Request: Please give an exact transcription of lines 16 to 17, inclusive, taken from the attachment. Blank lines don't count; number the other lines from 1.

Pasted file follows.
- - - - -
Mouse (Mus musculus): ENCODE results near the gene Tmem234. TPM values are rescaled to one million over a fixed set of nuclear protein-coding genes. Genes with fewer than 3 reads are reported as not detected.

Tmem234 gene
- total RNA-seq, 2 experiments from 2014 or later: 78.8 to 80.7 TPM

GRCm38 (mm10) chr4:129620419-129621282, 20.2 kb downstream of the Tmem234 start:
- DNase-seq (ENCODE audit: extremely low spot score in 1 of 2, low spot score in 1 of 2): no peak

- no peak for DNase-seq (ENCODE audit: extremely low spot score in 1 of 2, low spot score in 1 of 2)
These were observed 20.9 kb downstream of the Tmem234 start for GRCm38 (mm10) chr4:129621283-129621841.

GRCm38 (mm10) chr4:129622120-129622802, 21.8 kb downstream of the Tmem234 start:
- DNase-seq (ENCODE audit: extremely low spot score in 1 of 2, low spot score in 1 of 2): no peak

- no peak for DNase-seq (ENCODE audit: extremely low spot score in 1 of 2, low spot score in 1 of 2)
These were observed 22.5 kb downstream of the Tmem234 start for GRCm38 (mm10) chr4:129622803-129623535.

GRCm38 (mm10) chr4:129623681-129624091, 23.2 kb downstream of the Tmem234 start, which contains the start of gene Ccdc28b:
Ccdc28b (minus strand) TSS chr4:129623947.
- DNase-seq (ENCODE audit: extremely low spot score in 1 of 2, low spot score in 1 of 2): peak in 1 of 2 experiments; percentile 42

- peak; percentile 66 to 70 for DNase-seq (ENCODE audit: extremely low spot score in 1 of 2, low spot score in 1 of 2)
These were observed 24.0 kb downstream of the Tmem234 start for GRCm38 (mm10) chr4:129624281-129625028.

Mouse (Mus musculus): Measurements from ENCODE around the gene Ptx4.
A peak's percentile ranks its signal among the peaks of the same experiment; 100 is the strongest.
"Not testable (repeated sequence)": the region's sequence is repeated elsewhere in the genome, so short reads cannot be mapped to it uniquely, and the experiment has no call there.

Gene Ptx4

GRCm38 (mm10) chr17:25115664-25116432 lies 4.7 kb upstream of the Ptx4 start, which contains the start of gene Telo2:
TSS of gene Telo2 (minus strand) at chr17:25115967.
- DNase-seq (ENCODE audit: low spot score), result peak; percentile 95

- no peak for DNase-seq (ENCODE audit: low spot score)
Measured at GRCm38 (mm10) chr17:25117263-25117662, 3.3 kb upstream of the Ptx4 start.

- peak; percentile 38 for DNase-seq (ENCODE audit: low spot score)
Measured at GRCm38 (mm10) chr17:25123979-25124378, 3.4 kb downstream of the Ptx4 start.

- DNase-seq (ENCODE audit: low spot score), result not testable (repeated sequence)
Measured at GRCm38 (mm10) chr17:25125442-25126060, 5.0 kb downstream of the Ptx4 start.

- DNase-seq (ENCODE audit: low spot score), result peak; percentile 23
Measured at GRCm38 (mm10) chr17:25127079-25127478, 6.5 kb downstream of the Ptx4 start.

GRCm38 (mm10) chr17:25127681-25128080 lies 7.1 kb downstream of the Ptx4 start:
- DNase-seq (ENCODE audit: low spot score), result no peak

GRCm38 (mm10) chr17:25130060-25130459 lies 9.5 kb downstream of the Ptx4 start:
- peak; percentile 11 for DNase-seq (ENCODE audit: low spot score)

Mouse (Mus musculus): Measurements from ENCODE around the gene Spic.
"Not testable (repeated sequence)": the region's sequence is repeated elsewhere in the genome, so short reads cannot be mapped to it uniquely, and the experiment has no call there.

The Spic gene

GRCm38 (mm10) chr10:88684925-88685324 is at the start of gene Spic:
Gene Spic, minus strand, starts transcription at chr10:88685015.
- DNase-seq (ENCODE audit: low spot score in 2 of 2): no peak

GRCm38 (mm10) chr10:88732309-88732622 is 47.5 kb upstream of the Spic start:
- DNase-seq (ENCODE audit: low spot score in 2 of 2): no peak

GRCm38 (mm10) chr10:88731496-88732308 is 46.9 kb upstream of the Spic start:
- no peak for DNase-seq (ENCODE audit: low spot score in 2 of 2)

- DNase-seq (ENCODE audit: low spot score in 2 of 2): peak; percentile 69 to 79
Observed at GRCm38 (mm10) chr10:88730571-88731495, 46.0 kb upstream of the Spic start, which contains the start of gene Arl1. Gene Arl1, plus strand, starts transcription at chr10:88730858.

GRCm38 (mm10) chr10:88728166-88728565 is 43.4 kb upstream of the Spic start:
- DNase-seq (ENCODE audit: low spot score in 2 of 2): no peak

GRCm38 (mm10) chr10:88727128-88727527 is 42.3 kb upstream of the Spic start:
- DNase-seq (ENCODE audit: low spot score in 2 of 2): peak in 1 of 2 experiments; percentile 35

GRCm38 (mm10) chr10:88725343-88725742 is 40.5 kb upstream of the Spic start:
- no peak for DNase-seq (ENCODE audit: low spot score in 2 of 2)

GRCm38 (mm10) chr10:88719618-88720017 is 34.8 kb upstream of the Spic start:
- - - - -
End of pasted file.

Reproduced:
These were observed 24.0 kb downstream of the Tmem234 start for GRCm38 (mm10) chr4:129624281-129625028.

Mouse (Mus musculus): Measurements from ENCODE around the gene Ptx4.